In 2016, SHRM ran a story about a 31-year-old female fire fighter from Fairfax County in the US who was found dead after committing suicide. Evidence suggested that the tragedy had followed a prolonged stint of online abuse and bullying from her co-workers. Sadly this is not an isolated case; the rise of technology has led to a significant rise in cyber bullying-related suicides according to news reports. And while teenagers are often thought to be the most vulnerable target group, cyber bullying can affect people of all ages and from all walks of life – including those in the workplace.
What is workplace cyber bullying?
Cyber bullying is classed as harassment, humiliation or intimidation carried out by electronic means such as a smart phone, tablet or computer. The majority of cyber bullying is thought to be carried out over social media platforms such as Facebook and Internet forums, but it can also come in the form of abusive or threatening text messages or emails. Bullying in the workplace is not a new phenomenon but unfortunately technology has given bullies another platform from which to target their victims. Email systems, Blackberries and internal message boards all give way to communication that can be used maliciously. And social media also gives bullies the opportunity to continue their attack long after working hours have ended.
How can cyber bullying affect an employee?
Cyber bullying can have a number of emotional and psychological effects on the victim. They may begin to experience feelings of anxiety, self-loathing, humiliation and even physical illness. They may dread coming to work and as such their motivation and productivity will suffer, perhaps even putting their job at risk. Unfortunately, some firms do not take cyber bullying as seriously as traditional bullying in the workplace but the effects can be just the same and can really hinder the well being of their employee.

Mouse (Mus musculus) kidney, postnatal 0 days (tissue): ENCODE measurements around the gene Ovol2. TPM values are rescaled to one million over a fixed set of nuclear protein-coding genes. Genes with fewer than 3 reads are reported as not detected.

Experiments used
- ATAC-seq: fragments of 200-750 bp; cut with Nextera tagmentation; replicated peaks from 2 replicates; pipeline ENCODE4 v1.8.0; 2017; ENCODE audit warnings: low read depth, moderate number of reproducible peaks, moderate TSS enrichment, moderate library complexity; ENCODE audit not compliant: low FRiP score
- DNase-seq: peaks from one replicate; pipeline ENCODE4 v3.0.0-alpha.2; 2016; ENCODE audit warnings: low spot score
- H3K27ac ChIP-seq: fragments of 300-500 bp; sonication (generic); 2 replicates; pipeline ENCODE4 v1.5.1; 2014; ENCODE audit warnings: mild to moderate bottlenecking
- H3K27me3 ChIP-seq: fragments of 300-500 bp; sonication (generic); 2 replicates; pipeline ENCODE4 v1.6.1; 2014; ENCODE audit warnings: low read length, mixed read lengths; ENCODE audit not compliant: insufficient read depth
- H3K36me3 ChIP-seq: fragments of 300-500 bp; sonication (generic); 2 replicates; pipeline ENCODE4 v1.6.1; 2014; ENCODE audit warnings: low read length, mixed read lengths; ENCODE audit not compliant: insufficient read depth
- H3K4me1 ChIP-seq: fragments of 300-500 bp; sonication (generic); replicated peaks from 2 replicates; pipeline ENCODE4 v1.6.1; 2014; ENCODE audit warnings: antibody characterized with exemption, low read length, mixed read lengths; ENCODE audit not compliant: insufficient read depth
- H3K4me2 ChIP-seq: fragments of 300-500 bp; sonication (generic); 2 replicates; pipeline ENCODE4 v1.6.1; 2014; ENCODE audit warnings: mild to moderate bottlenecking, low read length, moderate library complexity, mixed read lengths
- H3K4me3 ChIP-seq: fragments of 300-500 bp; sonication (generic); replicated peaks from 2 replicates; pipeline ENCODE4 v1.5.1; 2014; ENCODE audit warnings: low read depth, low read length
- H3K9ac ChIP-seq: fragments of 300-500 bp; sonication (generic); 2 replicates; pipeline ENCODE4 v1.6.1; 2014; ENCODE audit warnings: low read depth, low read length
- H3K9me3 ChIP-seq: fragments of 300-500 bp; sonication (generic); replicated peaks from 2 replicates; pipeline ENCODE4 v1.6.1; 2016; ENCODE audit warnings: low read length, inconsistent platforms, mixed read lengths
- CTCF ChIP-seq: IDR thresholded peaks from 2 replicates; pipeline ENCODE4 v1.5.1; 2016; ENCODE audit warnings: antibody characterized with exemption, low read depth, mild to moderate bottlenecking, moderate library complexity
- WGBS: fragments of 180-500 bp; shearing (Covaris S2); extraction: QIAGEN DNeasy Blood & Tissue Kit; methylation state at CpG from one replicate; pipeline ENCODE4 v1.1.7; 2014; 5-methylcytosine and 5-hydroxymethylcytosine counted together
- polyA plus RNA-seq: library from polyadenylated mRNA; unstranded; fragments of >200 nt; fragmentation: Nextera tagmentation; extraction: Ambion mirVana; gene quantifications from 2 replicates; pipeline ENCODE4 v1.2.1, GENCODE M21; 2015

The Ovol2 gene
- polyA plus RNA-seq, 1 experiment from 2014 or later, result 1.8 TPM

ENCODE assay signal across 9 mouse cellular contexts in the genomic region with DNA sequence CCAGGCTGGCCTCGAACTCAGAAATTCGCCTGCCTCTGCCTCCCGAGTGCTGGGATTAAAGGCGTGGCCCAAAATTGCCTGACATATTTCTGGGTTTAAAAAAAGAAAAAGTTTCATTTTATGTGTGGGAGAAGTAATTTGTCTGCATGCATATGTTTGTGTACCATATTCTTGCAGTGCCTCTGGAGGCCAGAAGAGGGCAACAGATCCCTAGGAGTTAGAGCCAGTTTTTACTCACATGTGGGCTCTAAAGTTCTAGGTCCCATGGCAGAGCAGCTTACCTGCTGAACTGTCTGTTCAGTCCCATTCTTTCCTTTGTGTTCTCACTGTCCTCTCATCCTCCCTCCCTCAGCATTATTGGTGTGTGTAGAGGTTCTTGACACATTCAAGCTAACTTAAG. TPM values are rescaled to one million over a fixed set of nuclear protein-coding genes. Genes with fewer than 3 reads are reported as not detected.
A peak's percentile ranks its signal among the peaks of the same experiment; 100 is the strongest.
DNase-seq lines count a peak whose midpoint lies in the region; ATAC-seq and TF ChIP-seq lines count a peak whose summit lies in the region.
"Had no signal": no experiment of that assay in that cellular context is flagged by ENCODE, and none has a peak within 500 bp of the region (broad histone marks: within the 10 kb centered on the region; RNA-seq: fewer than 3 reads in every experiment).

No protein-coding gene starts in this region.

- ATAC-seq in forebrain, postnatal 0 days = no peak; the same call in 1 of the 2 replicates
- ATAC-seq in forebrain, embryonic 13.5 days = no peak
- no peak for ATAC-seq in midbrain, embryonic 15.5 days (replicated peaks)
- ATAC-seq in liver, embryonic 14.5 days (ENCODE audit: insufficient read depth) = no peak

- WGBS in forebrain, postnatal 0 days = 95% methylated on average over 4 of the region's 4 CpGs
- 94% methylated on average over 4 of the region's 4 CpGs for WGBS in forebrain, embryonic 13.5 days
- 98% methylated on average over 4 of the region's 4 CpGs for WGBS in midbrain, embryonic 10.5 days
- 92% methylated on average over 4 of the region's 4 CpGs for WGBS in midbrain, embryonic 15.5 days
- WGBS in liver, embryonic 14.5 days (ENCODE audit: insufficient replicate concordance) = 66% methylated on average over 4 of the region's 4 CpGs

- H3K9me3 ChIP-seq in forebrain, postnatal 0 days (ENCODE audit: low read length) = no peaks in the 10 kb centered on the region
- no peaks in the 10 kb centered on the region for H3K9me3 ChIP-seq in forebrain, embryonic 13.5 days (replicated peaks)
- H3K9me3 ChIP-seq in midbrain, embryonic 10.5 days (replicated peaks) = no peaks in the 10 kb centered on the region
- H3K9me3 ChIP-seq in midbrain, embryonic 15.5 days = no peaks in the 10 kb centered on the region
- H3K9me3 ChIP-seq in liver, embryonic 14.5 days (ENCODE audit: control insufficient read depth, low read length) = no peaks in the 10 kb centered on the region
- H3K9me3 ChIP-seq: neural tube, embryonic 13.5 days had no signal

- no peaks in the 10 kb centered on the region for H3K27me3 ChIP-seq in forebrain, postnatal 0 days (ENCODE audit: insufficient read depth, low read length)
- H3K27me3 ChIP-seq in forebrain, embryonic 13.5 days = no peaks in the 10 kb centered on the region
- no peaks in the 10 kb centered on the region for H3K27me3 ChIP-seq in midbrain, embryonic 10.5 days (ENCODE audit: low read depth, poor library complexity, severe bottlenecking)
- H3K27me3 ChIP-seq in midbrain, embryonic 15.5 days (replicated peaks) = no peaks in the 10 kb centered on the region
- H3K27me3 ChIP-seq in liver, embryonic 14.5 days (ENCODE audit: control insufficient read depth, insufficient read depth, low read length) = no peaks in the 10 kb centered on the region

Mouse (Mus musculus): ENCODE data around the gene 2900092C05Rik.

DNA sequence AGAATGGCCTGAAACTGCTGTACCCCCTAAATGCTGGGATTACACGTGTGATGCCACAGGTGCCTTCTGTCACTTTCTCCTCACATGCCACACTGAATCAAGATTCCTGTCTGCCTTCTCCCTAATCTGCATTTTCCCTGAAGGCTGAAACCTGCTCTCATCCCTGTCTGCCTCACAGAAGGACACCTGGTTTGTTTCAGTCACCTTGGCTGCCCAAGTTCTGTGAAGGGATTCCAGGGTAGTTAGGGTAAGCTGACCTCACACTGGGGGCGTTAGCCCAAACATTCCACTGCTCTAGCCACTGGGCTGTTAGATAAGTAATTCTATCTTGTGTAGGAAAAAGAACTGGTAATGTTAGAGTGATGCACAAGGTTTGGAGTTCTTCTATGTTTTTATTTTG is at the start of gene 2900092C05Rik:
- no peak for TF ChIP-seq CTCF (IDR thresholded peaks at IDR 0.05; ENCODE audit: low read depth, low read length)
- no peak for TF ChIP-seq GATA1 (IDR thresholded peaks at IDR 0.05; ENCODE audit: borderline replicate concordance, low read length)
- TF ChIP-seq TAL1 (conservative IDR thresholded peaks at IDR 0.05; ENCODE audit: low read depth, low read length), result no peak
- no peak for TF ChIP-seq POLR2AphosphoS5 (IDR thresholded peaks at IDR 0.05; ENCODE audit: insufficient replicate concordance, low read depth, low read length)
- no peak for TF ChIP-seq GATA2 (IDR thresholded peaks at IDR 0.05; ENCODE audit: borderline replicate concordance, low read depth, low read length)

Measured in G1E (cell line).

What can HR and management do to prevent cyber bullying?
Canada already has serious legal legislation on the subject of cyber bullying. HR teams and management alike would do well to introduce similar laws into their company policy and take necessary action against anyone who is breaching them. Encouragement and support should be given to employees who are brave enough to speak about being bullied. It may also be worth considering suitable training to brief staff on the nature of inappropriate technology usage and expectations both in and out of the workplace.